Shaw v. Gera et al

Filing 39

Order Granting in Part and Denying in Part 34 Motion for Attorney Fees. Signed by Judge Edward J. Davila on October 7, 2019.(ejdlc2S, COURT STAFF) (Filed on 10/7/2019)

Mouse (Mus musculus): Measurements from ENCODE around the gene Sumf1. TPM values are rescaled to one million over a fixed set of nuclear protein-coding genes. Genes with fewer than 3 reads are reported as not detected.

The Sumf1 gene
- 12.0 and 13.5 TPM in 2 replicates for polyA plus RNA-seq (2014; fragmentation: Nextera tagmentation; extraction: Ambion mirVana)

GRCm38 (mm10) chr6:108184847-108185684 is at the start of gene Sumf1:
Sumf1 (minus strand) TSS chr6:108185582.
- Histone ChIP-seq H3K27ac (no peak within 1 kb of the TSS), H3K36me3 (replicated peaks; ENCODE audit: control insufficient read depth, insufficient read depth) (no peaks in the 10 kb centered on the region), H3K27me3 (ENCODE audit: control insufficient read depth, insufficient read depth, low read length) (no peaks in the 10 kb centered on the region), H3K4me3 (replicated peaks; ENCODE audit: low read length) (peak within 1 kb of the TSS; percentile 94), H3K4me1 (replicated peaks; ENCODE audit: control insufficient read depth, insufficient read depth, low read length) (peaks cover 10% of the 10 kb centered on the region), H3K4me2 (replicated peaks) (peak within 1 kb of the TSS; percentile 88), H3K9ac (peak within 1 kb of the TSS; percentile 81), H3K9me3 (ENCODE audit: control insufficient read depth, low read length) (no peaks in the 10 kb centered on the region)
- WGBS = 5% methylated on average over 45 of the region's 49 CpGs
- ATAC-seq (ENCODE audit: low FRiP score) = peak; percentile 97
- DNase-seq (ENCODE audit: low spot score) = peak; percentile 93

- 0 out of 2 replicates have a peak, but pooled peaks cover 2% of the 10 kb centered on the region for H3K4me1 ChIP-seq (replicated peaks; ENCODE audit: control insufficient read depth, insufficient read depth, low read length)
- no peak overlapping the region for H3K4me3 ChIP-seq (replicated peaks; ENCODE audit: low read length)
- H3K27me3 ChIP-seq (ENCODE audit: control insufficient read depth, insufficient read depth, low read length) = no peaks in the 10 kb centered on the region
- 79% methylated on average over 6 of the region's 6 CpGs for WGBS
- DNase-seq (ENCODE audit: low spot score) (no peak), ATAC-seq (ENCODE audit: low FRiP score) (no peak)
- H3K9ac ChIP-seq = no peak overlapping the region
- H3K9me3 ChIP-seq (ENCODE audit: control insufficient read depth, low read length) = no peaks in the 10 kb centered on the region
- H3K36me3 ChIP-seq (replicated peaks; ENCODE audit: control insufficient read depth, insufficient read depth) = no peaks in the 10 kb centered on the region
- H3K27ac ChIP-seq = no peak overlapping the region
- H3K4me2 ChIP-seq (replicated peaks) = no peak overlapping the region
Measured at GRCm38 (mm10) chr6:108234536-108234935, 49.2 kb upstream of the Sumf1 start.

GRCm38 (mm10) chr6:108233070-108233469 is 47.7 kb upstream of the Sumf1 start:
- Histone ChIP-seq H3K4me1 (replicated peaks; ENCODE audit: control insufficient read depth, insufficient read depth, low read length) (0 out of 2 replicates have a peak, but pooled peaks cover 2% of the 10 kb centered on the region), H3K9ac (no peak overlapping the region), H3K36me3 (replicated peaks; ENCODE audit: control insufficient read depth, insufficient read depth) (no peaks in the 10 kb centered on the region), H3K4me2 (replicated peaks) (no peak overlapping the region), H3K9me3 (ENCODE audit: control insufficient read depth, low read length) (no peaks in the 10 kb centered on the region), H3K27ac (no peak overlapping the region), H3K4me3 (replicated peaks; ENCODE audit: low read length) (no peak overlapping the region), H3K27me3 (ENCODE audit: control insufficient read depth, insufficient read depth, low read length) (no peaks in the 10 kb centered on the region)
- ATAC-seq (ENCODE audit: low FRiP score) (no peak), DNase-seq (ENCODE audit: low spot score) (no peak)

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1 2 3 4 UNITED STATES DISTRICT COURT 5 NORTHERN DISTRICT OF CALIFORNIA 6 SAN JOSE DIVISION 7 CECIL EUGENE SHAW, 8 Plaintiff, 9 v. 10 NICHOLAS GERA, et al., United States District Court Northern District of California 11 Defendants. 12 Case No. 5:18-cv-06765-EJD ORDER GRANTING IN PART DEFENDANT'S MOTION FOR ATTORNEYS’ FEES Re: Dkt. No. 34 In 2016, Plaintiff pursued an action against Defendants for violations of the Americans 13 14 with Disabilities Act of 1990 (“ADA”). The parties settled the claims in a 2016 settlement 15 agreement. Two years later, Plaintiff brought an action pursuing the same claims covered by, and 16 released in, this agreement. Defendant Flights Restaurant1 (“Defendant”) argues that because the 17 settlement agreement precluded this litigation, Defendant is entitled to an award of attorneys’ fees. 18 Defendant Flights Memorandum of Points and Authorities (“Mot. Atty Fees”), Dkt. 35. The Court 19 finds it appropriate to take the motion under submission for decision without oral argument 20 pursuant to Civil Local Rule 7-1(b). For the reasons set forth below, Defendant’s motion for 21 attorneys’ fees is GRANTED. I. 22 BACKGROUND On July 7, 2016, Plaintiff filed a suit against Defendants seeking injunctive relief under the 23 24 ADA and monetary damages under California’s Unruh Civil Rights Act (“Unruh”). See Request 25 for Judicial Notice (“RJN”), Ex. A at 1, Dkt. 36. Plaintiff alleged a number of ADA violations 26 27 28 1 Only Defendant Flights brings this motion, Defendants Nicholas and Sueanne Gera are not included. Case No.: 5:18-cv-06765-EJD ORDER GRANTING IN PART DEFENDANT'S MOTION FOR ATTORNEYS’ FEES 1 1 involving the parking spaces, paths of travel, dining tables, and restrooms at the Hult’s Restaurant 2 located at 165 Los Gatos Saratoga Road. Id., Ex. A at 3–6. The suit named Nicholas Gera, 3 Sueanne Gera, and Hult’s LLC as Defendants. Id., Ex. A at 1. Alexander Hult owned and 4 operated the Hult’s Restaurant and was joined as a cross-defendant by the Geras. Id., Ex. E at 2. On November 2016, Plaintiff entered into a settlement agreement with Nicholas Gera, 5 6 Sueanne Gera, and Hult’s LLC, which waived and released any claims related to barriers to access 7 at 165 Los Gatos Saratoga Road. Dkt. 18-1, Ex. A at 2. Defendants were released “from any and 8 all claims, potential claims, demands, and cause or causes of action reflected in the Lawsuit, and 9 any other claims, demands, or causes of action which may have arisen from the same or similar operative facts as those alleged in the Lawsuit.” Id. at 2. The agreement stated it is “binding upon 11 United States District Court Northern District of California 10 and shall inure to the benefit of the Parties hereto, their respective agents, attorneys, employees, 12 representatives, officers, directors, divisions, subsidiaries, affiliates, tenants, assigns, heirs, 13 spouses, sons, daughters, predecessors, dealers, franchisees, successors in interest and 14 shareholders.” Id. at 5. Following a joint stipulation for dismissal with prejudice, the case was 15 dismissed with prejudice on December 7, 2016. RJN, Ex. F at 2. Nonetheless, two years later, on November 8, 2018, Plaintiff filed this action against the 16 17 same Defendants (Nicholas and Sueanne Gera and Flights Restaurant Los Gatos, Inc.2): a lawsuit 18 seeking injunctive relief under the ADA and penalties under Unruh. See Complaint for Damages 19 and Injunctive Relief, Dkt. 1 (“Compl.”). The Complaint involves the same property (165 Los 20 Gatos Saratoga Road) and alleges the same parking, paths of travel and dining table violations. Id. 21 at 6–9. Alexander Hult, who still owns the restaurant, was again joined as a cross-defendant by 22 the landlords. Cross Claim for Express Indemnity, Dkt. 8. The posture of this 2018 action is thus 23 identical to the 2016 action. Following the filing of the 2018 lawsuit, on March 20, 2019, Defendant’s counsel emailed 24 25 Plaintiff’s counsel, Ms. Amanda Seabock, to point out that “[Flights] may have been sued in 26 27 28 2 At this point, “Hult’s Restaurant” changed names to “Flights Restaurant.” Id. at 1. Case No.: 5:18-cv-06765-EJD ORDER GRANTING IN PART DEFENDANT'S MOTION FOR ATTORNEYS’ FEES 2 1 error” because the issues in the case had already been settled in November 2016. Declaration of 2 Isabella L. Shin in Support of Defendant’s Motion for Attorneys’ Fees (“Shin Decl.”) ¶ 6, Ex. A, 3 Dkt. 34-1. Defendant’s counsel forwarded a copy of the Settlement Agreement to Plaintiff’s 4 counsel (the same counsel who represented Plaintiff in 2016 and drafted the Settlement 5 Agreement), which Plaintiff’s counsel acknowledged receiving. Id., Ex. B. Plaintiff’s counsel 6 responded that the settlement agreement was inapplicable because: (1) the parking space was not 7 ADA compliant as required under the settlement agreement and (2) the Restaurant’s change of 8 names. Id. Despite Defendant’s res judicata objections, Plaintiff filed a Motion for Administrative 10 Relief Requiring Defendants to Provide Dates of Availability for a Joint Site Inspection. Shin 11 United States District Court Northern District of California 9 Decl. ¶ 8; see also Administrative Motion, Dkt. 17. Defendant then filed a motion for 12 administrative relief from the scheduling order arguing that the case was barred by res judicata. 13 Administrative Motion for Relief, Dkt. 18. Following that motion, this Court stayed the case on 14 April 8, 2019 and directed Defendant to file a motion to dismiss. Order, Dkt. 23. Defendant filed 15 a motion to dismiss. Motion to Dismiss (“MTD”), Dkt. 27. Plaintiff failed to file any opposition 16 to this motion and this Court issued an Order to Show Cause. See Order to Show Cause, Dkt. 29. 17 In response, Plaintiff filed a notice of Non-Opposition. See Dkt. 30. Plaintiff’s counsel 18 “determined that while it appeared there are still barriers to access presently at the property, the 19 2016 settlement agreement may prevent Plaintiff from seeking remediation of those barriers.” 20 Declaration of Chris Carson in Response to Order to Show Cause (“Carson Decl.”) ¶ 5, Dkt. 31 21 (emphasis added). This Court thus dismissed the case on June 3, 2019. Order Granting 22 Defendants’ Motion to Dismiss, Dkt. 33. Defendant now argues, based on this history, that 23 because Plaintiff’s 2018 lawsuit was meritless, Defendant is entitled to reasonable attorneys’ fees. 24 25 II. JUDICIAL NOTICE Defendant asks this Court to take judicial notice of eleven documents, which relate to its 26 motion for attorneys’ fees. RJN at 1–3. Plaintiff does not object to this request. See generally 27 Request to Late File Opposition (“Opp.”), Dkt. 37. 28 Case No.: 5:18-cv-06765-EJD ORDER GRANTING IN PART DEFENDANT'S MOTION FOR ATTORNEYS’ FEES 3 1 A. Legal Standard 2 A court may take judicial notice under Federal Rule of Evidence 201. Khoja v. Orexigen 3 Therapeutics, Inc., 899 F.3d 988, 998 (9th Cir. 2018). Rule 201 permits a court to take judicial 4 notice of an adjudicative fact “not subject to reasonable dispute,” that is “generally known” or 5 “can be accurately and readily determined from sources whose accuracy cannot reasonably be 6 questioned.” Fed. R. Evid. 201(b). 7 B. Discussion 8 The eleven requests are either filed with the California Secretary of State or are court 9 filings. These requests pertain to publicly available documents, not subject to reasonable dispute, whose accuracy cannot be questioned. See Diaz v. Intuit, Inc., 2018 WL 2215790, at *3 (N.D. 11 United States District Court Northern District of California 10 Cal. May 15, 2018) (“Publically accessible websites and news articles are proper subjects of 12 judicial notice.” (citation omitted)); Biggs v. Terhune, 334 F.3d 910, 915 n.3 (9th Cir. 2003) 13 (“Materials from a proceeding in another tribunal are appropriate for judicial notice”), overruled 14 on other grounds by Hayward v. Marshall, 603 F.3d 546 (9th Cir. 2008). Accordingly, 15 Defendant’s request for judicial notice is GRANTED. 16 17 18 III. MOTION FOR ATTORNEYS’ FEES A. Legal Standard The ADA allows the court to award reasonable attorney’s fees to the prevailing party. 42 19 U.S.C. § 12205. “Attorney’s fees should be granted to a defendant in a civil rights action only 20 ‘upon a finding that the plaintiff’s action was frivolous, unreasonable, or without foundation.’” 21 Summers v. Teichert & Son, Inc., 127 F.3d 1150, 1154 (9th Cir. 1997) (citing Christiansburg 22 Garment Co. v. EEOC, 434 U.S. 412, 421 (1978)). An action is frivolous if it lacks an arguable 23 basis in law or fact; it need not be brought in bad faith. Peters v. Winco Foods, Inc., 320 F. Supp. 24 2d 1035, 1037 (E.D. Cal. 2004); see also Tutor-Saliba Corp. v. City of Hailey, 453 F.3d 1055, 25 1060 (9th Cir. 2006) (noting that complaint is frivolous if lacks a colorable legal or factual basis 26 for each claim). This rule is meant to “deter the bringing of lawsuits without foundation,” 27 “discourage frivolous suits,” and “diminish the likelihood of unjustified suits being brought.” 28 Case No.: 5:18-cv-06765-EJD ORDER GRANTING IN PART DEFENDANT'S MOTION FOR ATTORNEYS’ FEES 4 1 Christiansburg Garment Co., 434 U.S. at 700 (discussing provision of attorneys’ fees to 2 defendants in Title II cases). 3 4 B. Discussion As an initial matter, Plaintiff did not file an opposition to Defendant’s motion within the appropriate amount of time. Opp. at 1. Pursuant to Local Rule 7-3(a), an opposition “must be 6 filed and served not more than 14 days after the motion was filed.” N.D. Cal. Civ. L.R. 7-3(a). If 7 a party cannot meet this deadline, parties may either stipulate to extend the time to respond or file 8 a motion requesting an enlargement of time. Id. 6-1; see also id. 6-3 (stating the requirements for 9 filing a motion to enlarge time). Plaintiff was late filing its Opposition. Further, when Plaintiff 10 did file the opposition, it failed to properly follow the procedure required under Local Rule 6-3. 11 United States District Court Northern District of California 5 See Defendant Flights Restaurant’s Reply in Support of its Motion for Attorney’s Fees (“Reply”) 12 at 2–3, Dkt. 38. Accordingly, because Plaintiff did not follow the Local Rules and seek proper 13 leave to file a late opposition, this Court will not consider Plaintiff’s opposition. 14 Next, there were no colorable legal grounds for Plaintiff to bring this action because it was 15 legally barred by the 2016 settlement agreement. See Peters, 320 F. Supp. 2d at 1037. Plaintiff 16 argued in an email to defense counsel that two grounds supported the suit: the restaurant’s change 17 in name and the lack of remediation of the parking space. See Shin Decl., Ex. B. 18 First, the terms of the agreement “inure to the benefit” of successors in interest; thus, it is 19 irrelevant that the name of the restaurant changed. See RJN ¶ 8, Ex. H (California Secretary of 20 State Records showing that restaurant name converted from Hult’s LLC to Flights Restaurant). A 21 cursory review of the history of the restaurant would have clarified that Flights is a successor in 22 interest to Hult’s and that Alexander Hult, a party to the settlement agreement, continues to own 23 and operate the restaurant. Indeed, Defendant’s counsel raised the issue with Plaintiff’s counsel. 24 See Mot. Atty Fees at 5; Shin Decl. Ex. B. Instead of assessing the restaurant’s history to see if 25 the claims were barred by the settlement agreement, Plaintiff’s counsel continued to insist on 26 litigating the matter. Cf. Federal. R. Civ. P. 11 (b)(3) (duty to investigate that claims have 27 evidentiary support or are likely to after reasonable discovery). Moreover, although the name of 28 Case No.: 5:18-cv-06765-EJD ORDER GRANTING IN PART DEFENDANT'S MOTION FOR ATTORNEYS’ FEES 5 1 the restaurant changed, the physical structure of the restaurant was not remodeled, meaning the 2 claims at hand arise out of the same issues as the 2016 suit. Thus, because Flights is both a 3 successor in interest to Hult’s and essentially the same restaurant, the change in name was not a 4 valid legal ground to bring the action. 5 Second, the lack of remediation is not a viable legal ground to bring this action. Defendant Hult “remediated the property pursuant to Plaintiff’s request and even contracted with the City of 7 Los Gatos to provide an accessible parking space directly in front of the restaurant.” MTD at 3. 8 Further, to the extent that Defendant improperly remediated the parking space, the proper remedy 9 is to sue for breach of the settlement agreement. MTD at 7 (“If Plaintiff truly visited the property 10 in 2018 and believes that the parking lot remediations are not compliant, his only recourse was to 11 United States District Court Northern District of California 6 file a claim for breach of contract under the settlement agreement.”). The agreement, by its terms, 12 forecloses the suit at hand because both focus on the same issue of inaccessible parking: Plaintiff 13 cannot sue Defendant for claims arising from “the same or similar operative facts” as those alleged 14 in the 2016 lawsuit. 15 The instant lawsuit is precisely the type of suit the settlement agreement was meant to 16 prevent. Plaintiff did not allege new violations of the ADA in the 2018 Complaint; instead, the 17 2016 and 2018 Complaints are nearly identical. Compare RJN Ex. A, with Compl. When 18 Plaintiff’s counsel was informed of this, counsel insisted on continuing to litigate the case, forcing 19 Defendant to bring several motions to halt the litigation process and be heard on its Motion to 20 Dismiss. Cf. Christiansburg Garment Co., 434 U.S. at 421 (stating that bad faith in bringing suit 21 not required). After all this, Plaintiff ultimately did not oppose the motion to dismiss; instead, he 22 recognized that the settlement agreement likely barred the action. Dkt. 30; Carson Decl. ¶ 5. 23 Accordingly, because Plaintiff had no legal basis to initiate this suit (and continued to litigate the 24 case after learning of the lack of legal grounds to bring the case), the action was frivolous, and 25 Defendant is entitled to reasonable attorneys’ fees. 26 27 28 Case No.: 5:18-cv-06765-EJD ORDER GRANTING IN PART DEFENDANT'S MOTION FOR ATTORNEYS’ FEES 6 1 IV. COMPUTATION OF ATTORNEYS’ FEES A. Legal Standard 2 When determining the reasonableness of a request for attorneys’ fees, the court first 3 4 multiplies the number of hours reasonably expended on the litigation by a reasonable hourly rate. 5 Hensley v. Eckerhart, 461 U.S. 424, 433 (1983). The party seeking an award of fees should 6 submit evidence supporting the hours worked and the rates claimed. Id. Where documentation is 7 inadequate, the court may reduce the award accordingly. Id. The court should exclude hours that 8 were not “reasonably expended”—hours that are excessive, redundant, or otherwise unnecessary. 9 Id. at 434. The the computation of reasonable fees, i.e. the “lodestar method,” is the first step. 10 United States District Court Northern District of California 11 Gonzalez v. City of Maywood, 729 F.3d 1196, 1202 (9th Cir. 2013). The “lodestar figure” is 12 presumptively reasonable. Id. Next, the court may adjust the lodestar figure up or down based on 13 a variety of factors. Id. at 1209 & n.11 (citing the twelve “Kerr Factors”). B. Discussion 14 In order to determine attorneys’ fees, this Court must first determine (1) if defense counsel 15 16 spent a reasonable number of hours on the case and (2) if their hourly rate was reasonable. Id. at 17 1202. 18 1. Reasonable Number of Hours 19 A reasonable number of hours is the “number of hours . . . [which] could reasonably have 20 been billed to a private client.” Id. (quoting Moreno v. City of Sacramento, 534 F.3d 1106, 1111 21 (9th Cir. 2008) (alteration in original). The court should begin with the billing record the 22 prevailing party has submitted; entries that are “excessive, redundant, or otherwise unnecessary” 23 should be excluded. Id. at 1203. 24 Here, defense counsel spent 26.2 hours defending this suit, starting on November 18, 2018 25 when the suit was filed, until it was dismissed on June 3, 2019. Mot. Atty Fees at 7. Notably, 26 before incurring costs, defense counsel repeatedly attempted to confer with Plaintiff before 27 litigating the merits of the case. Further, once counsel started litigating the case, they only did as 28 Case No.: 5:18-cv-06765-EJD ORDER GRANTING IN PART DEFENDANT'S MOTION FOR ATTORNEYS’ FEES 7 1 much as necessary to show the Court why the action should be dismissed. The hours claimed are 2 accompanied by detailed explanations of the work done. The Court does not find any of the 3 entries to be excessive, redundant, or unnecessary. Accordingly, the hours claimed are reasonable. 4 5 2. Reasonable Hourly Rate The court must next determine a reasonable hourly rate to use for attorneys in computing 6 the lodestar amount. Id. at 1205. The “prevailing market rates in the relevant community for 7 similar work performed by attorneys of comparable skill, experience and reputation” set the 8 reasonable hourly rate for purposes of computing the lodestar amount. Chalmers v. City of L.A., 9 796 F.2d 1205, 1210–11 (9th Cir. 1986) The relevant community is the “forum in which the district court sits.” Gonzalez, 729 F.3d at 1205. Affidavits of “attorneys regarding prevailing fees 11 United States District Court Northern District of California 10 in the community, and rate determinations in other cases . . . are satisfactory evidence of the 12 prevailing market rate.” United Steelworkers of Am. v. Phelps Dodge Corp., 896 F.2d 403, 407 13 (9th Cir. 1990). 14 Christine Long and Isabella Shin are Defendant’s counsel. Ms. Long is a partner at 15 Berliner Cohen who has extensive experience litigating ADA claims (over 20 years) and has 16 opposed the Center for Disability Access before. Shin. Decl. ¶ 10; Mot. Atty Fees at 6. She billed 17 $495 per hour and recorded 4.7 hours of work. Id. Her fee totals $2,326.5. Id. Ms. Shin has 18 practiced for over 6 year, specializes in ADA defense litigation, and has also previously defended 19 against the Center for Disability Access. Id. She recorded 21.5 hours of work at $305 per hour on 20 this case. Id. Her fee totals $6,557.5. Id. 21 This district has awarded hourly rates of $305 per hour for lawyers with at least five years 22 of experience and $425 for lawyers with at least twenty years of experience. See Arroyo v. 23 Aldabashi, 2018 WL 4961637, at *5 (N.D. Cal. Oct. 15, 2018) (awarding rate of $305/hour for 24 lawyers with at least five years of experience when case was filed); In re LinkedIn User Privacy 25 Litig., 309 F.R.D. 573, 591 (N.D. Cal. 2015) (“In the Bay Area, “reasonable hourly rates for 26 partners range from $560 to $800, for associates from $285 to $510, and for paralegals and 27 litigation support staff from $150 to $240.”). Thus, the rates claimed by Ms. Long and Ms. Shin 28 Case No.: 5:18-cv-06765-EJD ORDER GRANTING IN PART DEFENDANT'S MOTION FOR ATTORNEYS’ FEES 8 1 are reasonable as compared to the prevailing rates in the community for similar work performed 2 by attorneys of comparable skill, experience, and reputation. 3 3. Appropriate Amount of Fees Defendant asks for $9,404.05 for prevailing in this matter and $2,241.75 for bringing this 4 5 motion, for a total of $11,645.80. Mot. Atty Fees at 8. The Court does not understand the 6 $9,404.05 calculation: as detailed above, Ms. Long’s fees total $2,326.5. Shin. Decl. ¶ 10; Mot. 7 Atty Fees at 6. Ms. Shin’s fees total $6,557.5. Id. That total is $8,884.00. Because the $520.05 8 discrepancy between the figures is not explained (although it seems to be due to late fees), the 9 Court will not award counsel the full amount it requests. Accordingly, the prevailing fee request 10 is GRANTED, but only for $8,884.00 in fees. Second, Ms. Shin asks for $2,241.75 (305 x 7.35) in fees for bringing this motion. This United States District Court Northern District of California 11 12 Court has already determined her rate of $305 per hour is reasonable based on the community 13 market rate and her experience and skill. She states she spent 7.35 hours in preparing the Motion 14 for Attorney’s Fees, which included an initial motion, requests for judicial notice, declarations, 15 and a reply. Shin Decl. ¶ 12. Considering all the work required in bringing such a motion, 7.35 16 hours is reasonable. Accordingly, the request for fees associated with bringing this motion is 17 GRANTED. 18 19 V. CONCLUSION The request for fees is GRANTED. Defendant shall receive $8,884.00 in prevailing party 20 fees and $2,241.75 for fees associated with bringing this motion. Accordingly, Defendant is 21 awarded $11,125.75 in fees. 22 23 24 25 IT IS SO ORDERED. Dated: October 7, 2019 ______________________________________ EDWARD J. DAVILA United States District Judge 26 27 28 Case No.: 5:18-cv-06765-EJD ORDER GRANTING IN PART DEFENDANT'S MOTION FOR ATTORNEYS’ FEES 9